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Remembrance Day - Online Display

Lloyd Reeds Map Collection

The historical and rare maps in the Lloyd Reeds Map Collection span the years between 1486 and the end of the Cold War in 1990. The oldest map in the collection was published in Johannes Reger's 1486 edition of Ptolemy's Cosmographia. The collection is an indispensible teaching resource providing students with the opportunity to examine cartography as not just a tool for navigation, but as a work of art, an expression of power, a cultural worldview, and a chronicle of scientific advancement. Original maps may be viewed in the Library's Archives and Research Collections Division. High resolution, scanned images of the maps are available to be viewed online and freely downloaded for non-commercial purposes.

Featured Map Collections

WWI Trench Maps & Aerial Photographs

Most of the maps in this collection were produced by the British Ordnance Survey for the Allied forces, although a few German, French and other maps purchased privately by officers exist within the collection. They range in scale from very detailed operations maps used for trench raids to very broad overview maps used to show the entire front. The majority of the collection is made up of 1:10,000 scale trench maps, 1:20,000 scale artillery maps, and 1:40,000 scale officer's planning maps. The bulk of the collection is from the latter part of the war in the years 1917 and 1918 when map production had increased dramatically. Many are of the Canadian sector of the front during the so-called "Last Hundred Days" of the war (August 1918 - November 1918) with some produced by the Canadian Corps topo section.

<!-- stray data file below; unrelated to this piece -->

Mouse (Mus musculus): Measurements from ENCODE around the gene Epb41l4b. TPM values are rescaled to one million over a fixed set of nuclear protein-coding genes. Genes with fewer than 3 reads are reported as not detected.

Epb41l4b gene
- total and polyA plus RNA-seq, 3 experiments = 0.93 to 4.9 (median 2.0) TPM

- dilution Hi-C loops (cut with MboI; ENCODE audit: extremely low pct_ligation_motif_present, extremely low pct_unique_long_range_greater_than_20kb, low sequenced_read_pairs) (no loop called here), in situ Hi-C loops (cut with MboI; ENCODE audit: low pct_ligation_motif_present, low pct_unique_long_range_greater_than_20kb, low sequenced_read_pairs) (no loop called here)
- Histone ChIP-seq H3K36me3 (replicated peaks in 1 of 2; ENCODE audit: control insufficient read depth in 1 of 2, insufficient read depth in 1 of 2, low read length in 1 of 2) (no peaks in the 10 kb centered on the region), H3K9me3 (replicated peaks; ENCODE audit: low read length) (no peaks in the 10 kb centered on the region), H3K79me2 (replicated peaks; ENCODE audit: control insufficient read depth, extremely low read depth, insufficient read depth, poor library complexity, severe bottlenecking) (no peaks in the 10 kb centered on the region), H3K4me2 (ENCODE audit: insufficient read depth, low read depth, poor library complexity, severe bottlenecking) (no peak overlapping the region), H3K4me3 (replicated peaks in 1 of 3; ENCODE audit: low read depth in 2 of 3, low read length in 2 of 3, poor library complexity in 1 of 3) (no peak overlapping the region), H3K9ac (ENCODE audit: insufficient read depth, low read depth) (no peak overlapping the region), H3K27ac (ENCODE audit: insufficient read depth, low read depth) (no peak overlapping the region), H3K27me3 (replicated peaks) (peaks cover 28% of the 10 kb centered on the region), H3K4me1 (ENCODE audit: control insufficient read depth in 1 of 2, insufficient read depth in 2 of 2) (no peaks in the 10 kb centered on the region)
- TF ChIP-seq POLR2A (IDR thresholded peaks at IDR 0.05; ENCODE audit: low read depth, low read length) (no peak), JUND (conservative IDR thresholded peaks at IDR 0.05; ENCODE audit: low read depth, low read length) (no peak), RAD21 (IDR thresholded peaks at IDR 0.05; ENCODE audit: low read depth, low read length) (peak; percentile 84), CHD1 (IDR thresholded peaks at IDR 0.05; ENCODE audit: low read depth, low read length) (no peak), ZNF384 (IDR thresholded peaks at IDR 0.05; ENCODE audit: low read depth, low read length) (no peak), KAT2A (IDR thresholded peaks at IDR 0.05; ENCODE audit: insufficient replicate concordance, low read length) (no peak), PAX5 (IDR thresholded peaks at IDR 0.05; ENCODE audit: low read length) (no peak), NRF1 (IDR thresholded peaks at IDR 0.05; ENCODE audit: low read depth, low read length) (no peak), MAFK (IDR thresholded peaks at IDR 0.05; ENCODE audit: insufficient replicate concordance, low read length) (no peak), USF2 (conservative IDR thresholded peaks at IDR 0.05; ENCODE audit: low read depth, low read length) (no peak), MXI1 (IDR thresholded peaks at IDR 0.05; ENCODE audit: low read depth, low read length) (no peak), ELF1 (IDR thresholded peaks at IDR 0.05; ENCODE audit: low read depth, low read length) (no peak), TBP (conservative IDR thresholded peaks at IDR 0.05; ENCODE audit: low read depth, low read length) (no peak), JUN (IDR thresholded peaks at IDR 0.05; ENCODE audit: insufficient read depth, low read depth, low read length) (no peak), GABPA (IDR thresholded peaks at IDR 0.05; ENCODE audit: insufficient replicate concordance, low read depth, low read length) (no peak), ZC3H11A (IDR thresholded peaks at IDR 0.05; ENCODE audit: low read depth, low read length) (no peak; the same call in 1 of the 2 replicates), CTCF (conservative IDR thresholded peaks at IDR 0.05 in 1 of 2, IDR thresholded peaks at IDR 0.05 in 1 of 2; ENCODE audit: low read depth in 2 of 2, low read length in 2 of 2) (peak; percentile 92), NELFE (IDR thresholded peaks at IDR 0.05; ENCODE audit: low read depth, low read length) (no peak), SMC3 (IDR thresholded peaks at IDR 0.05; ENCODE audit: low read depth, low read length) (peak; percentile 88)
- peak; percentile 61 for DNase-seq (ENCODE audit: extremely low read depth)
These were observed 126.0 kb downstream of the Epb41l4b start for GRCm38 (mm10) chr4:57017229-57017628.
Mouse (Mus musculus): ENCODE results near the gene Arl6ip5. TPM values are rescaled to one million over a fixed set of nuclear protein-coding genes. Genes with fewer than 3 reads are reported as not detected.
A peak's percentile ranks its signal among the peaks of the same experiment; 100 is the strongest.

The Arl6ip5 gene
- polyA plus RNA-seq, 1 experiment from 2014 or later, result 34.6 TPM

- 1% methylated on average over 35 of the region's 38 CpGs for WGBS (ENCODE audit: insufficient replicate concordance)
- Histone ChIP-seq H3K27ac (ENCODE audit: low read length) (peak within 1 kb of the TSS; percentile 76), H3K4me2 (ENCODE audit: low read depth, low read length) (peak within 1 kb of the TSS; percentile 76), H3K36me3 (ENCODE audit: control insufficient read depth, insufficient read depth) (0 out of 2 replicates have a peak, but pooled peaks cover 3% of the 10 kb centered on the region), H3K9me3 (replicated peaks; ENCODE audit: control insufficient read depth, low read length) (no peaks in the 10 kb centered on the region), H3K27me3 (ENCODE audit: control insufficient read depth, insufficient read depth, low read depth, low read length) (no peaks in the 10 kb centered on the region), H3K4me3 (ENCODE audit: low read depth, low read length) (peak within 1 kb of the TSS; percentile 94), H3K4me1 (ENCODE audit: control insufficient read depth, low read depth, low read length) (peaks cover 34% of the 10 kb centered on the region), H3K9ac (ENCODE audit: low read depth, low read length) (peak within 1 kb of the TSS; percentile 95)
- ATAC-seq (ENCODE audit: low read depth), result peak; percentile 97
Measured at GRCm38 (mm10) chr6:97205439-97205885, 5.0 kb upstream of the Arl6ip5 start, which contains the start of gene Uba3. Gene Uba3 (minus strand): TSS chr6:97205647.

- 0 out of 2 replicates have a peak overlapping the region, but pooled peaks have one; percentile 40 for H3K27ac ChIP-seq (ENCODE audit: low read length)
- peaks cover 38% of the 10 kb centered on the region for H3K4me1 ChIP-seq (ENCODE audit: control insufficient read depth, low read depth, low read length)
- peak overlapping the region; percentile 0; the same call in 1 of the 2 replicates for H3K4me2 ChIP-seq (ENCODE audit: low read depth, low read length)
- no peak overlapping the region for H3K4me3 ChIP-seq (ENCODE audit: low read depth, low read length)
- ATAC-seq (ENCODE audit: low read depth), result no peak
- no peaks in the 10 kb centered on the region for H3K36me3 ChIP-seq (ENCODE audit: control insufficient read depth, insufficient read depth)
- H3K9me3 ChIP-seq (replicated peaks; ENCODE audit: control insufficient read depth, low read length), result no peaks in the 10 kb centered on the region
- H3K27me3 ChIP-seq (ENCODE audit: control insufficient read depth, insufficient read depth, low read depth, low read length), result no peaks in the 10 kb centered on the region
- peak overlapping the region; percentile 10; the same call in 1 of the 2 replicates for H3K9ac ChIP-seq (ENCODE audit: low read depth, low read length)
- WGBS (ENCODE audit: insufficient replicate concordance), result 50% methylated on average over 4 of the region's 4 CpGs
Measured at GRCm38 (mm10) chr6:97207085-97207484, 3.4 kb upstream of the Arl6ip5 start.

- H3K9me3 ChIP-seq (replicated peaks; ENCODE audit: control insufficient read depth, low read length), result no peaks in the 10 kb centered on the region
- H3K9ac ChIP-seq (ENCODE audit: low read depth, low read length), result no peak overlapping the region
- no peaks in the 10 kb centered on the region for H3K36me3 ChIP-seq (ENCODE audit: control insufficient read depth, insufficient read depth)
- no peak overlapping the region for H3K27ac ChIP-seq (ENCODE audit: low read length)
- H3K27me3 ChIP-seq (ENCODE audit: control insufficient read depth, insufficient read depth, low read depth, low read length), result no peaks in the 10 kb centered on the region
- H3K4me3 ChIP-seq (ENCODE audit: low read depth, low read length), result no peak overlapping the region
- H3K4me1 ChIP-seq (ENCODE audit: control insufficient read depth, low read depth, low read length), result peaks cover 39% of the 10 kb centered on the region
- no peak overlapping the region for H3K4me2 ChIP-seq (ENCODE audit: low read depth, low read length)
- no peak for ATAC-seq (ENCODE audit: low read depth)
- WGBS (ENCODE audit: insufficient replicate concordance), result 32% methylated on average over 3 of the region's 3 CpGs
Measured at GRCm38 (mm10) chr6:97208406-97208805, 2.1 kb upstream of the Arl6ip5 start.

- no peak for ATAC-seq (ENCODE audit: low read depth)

Aerial photograph coverage is scattered over much of the area of conflict in France and Belgium but there is a high concentration of photography in areas around Ypres, Meteren, Messines, Lille and  Wytschaete with some coverage around areas such as Albert, Cambrai, the Hindenburg line, Canal du Nord and Cuinchy brick stacks.

WWII Topographic Map Series

The almost 10,000 topographic maps in this collection were produced by the British War Office, Geographical Section, General Staff (G.S.G.S.) and the U.S. Army Map Service (A.M.S.) during the war years of 1939-1945. They cover most of Europe at multiple scales. Although most do not contain military annotations, they provide a rich topographical database of information which can aid the researcher to comprehend puzzling aspects of terrain or to locate vanished villages, road networks and landmarks. They should be of particular interest to historians and genealogists but can also be used by anyone interested in obtaining a visual accompaniment to related texts, documents and records. They represent a valuable primary source of information which can be utilized to support research with many of McMaster's unique archives such as our Holocaust and Resistance Collection.

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